What are HTTP Cookies?
HTTP cookies is a common term known among web users and technology developers. It is nothing but bits of data that the web server sends to a user’s web browser and later receives it back with consequent requests. This data exchange between the web server and the user’s browser helps the former retain user information and identify and distinguish one user from another.
When a user connects to a network, the server uses this information from the cookies to show the relevant information to that specific user. While cookies are often unique to every website, some exceptions exist due to advertisements. Normally cookies remember a user’s login details and their preferences and themes. As the user travels across the web, an advertisement cookies tracks the common themes through the user’s browsing behavior. They later show ads to the users based on those themes.
Kinds of HTTP Cookies
There are two different types of HTTP cookies, namely, session and persistent cookies. While the session cookies survive only through a browser session and get deleted automatically when the browser session ends, the persistent cookies have an indefinite lifetime unless they have an explicit expiration date. The session cookies help retrieve the information even if the user presses the back button of the browser. The persistent cookies store a user’s login information and store specific sites’ passwords to recover when the user revisits the website or tries to log in. It helps the online merchants to track the pages and products a user views, thus giving them enough information to suggest items relevant to a user’s interest.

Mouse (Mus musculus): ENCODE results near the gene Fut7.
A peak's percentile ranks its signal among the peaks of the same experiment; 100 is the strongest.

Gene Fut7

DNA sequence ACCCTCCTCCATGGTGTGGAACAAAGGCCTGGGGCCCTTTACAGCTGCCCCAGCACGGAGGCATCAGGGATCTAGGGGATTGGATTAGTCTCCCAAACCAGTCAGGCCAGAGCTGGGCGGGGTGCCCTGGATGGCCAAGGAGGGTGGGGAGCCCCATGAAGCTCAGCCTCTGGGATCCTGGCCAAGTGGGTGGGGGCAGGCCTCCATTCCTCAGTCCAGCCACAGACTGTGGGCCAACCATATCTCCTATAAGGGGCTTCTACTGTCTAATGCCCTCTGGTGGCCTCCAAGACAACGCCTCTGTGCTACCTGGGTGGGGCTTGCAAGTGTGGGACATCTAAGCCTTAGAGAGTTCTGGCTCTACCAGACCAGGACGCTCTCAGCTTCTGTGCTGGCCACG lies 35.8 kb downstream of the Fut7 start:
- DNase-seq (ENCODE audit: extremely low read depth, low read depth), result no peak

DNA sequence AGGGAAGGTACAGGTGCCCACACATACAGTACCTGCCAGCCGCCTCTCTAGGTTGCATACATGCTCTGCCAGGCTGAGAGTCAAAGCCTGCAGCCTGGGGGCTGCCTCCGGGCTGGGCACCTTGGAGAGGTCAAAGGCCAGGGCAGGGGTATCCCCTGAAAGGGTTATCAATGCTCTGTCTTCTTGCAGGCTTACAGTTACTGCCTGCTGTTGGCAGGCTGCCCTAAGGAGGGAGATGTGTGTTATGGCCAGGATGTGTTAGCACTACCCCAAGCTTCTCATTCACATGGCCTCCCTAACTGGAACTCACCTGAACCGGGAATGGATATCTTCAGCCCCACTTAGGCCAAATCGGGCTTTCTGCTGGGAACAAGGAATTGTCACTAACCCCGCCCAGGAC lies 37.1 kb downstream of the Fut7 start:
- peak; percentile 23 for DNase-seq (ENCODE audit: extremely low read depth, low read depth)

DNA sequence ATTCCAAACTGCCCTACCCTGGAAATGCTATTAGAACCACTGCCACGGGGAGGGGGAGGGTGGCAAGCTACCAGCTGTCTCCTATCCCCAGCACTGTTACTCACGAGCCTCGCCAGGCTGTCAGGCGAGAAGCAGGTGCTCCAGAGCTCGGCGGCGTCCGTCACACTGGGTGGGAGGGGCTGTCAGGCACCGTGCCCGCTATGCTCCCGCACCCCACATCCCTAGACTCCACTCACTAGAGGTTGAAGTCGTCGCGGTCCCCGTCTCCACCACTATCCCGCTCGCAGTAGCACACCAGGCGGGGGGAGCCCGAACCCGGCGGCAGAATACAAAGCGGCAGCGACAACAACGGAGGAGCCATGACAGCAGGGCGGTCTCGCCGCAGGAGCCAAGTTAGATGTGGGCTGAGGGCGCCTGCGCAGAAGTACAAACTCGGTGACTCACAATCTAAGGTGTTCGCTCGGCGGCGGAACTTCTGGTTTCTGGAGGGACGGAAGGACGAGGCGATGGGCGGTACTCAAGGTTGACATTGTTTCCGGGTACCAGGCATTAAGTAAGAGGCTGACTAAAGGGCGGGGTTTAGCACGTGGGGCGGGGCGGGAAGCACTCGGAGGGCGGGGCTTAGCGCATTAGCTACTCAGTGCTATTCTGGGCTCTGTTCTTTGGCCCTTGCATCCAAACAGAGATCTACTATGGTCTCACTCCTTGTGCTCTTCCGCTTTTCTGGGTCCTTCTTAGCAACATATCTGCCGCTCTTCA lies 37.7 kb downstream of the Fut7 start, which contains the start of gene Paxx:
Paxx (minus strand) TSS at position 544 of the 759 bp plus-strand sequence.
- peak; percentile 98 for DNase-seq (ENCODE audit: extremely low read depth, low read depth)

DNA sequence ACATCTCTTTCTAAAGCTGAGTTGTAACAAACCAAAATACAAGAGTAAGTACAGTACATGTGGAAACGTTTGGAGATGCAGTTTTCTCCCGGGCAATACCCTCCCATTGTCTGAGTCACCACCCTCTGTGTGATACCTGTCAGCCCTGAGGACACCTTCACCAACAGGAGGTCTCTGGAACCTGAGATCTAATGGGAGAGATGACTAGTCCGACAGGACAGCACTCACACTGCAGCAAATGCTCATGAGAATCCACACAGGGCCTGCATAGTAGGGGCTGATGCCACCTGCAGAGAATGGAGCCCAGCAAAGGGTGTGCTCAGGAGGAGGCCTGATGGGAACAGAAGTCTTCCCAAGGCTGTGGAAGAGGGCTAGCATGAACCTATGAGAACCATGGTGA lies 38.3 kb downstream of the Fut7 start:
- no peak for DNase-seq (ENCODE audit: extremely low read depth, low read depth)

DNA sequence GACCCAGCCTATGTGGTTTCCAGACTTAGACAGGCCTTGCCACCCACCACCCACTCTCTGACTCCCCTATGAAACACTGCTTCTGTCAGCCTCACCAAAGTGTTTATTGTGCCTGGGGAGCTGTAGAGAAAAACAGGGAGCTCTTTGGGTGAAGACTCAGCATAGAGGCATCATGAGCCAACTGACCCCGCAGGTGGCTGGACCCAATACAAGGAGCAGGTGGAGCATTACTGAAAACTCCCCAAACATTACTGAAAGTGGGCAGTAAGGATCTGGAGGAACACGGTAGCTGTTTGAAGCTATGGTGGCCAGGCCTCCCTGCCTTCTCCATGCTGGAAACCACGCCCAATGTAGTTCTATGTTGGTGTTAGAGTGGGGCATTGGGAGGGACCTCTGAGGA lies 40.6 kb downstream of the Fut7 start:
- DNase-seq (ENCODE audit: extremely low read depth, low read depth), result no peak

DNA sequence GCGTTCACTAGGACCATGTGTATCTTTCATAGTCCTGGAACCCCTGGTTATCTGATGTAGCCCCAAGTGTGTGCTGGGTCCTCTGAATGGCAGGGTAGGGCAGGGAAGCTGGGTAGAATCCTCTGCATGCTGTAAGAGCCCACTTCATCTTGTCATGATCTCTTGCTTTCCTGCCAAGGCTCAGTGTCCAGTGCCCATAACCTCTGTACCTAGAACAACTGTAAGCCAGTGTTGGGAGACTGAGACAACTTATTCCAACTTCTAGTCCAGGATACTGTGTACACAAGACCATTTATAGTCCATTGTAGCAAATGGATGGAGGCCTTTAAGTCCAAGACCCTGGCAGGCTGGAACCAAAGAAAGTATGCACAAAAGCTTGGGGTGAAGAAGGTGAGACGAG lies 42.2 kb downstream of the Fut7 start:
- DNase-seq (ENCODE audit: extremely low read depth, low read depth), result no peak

What are the Cookie Attributes?
There are primarily five cookie attributes, which, if configured correctly, ensure the secure implementation of cookies. These attributes include Secure, Domain, Path, HTTPOnly, and Expires.
The Secure attribute assures that the cookies are sent only with requests over an encrypted network, that is, over an HTTPS protocol. It prevents attackers from stealing cookies by sniffing. The Domain and Path attributes define the scope of a cookie and distinguish the URLs for which the cookies are valid. The HTTPOnly attribute restricts the client-side scripts to access the cookie. It prevents the cookies from XSS (or Cross-Site Scripting) attacks. Finally, the Expires attribute sets the persistent cookies’ life term by telling the browser after how long it should delete the cookie. Without an Expires attribute, the cookie expires when a browser session ends.
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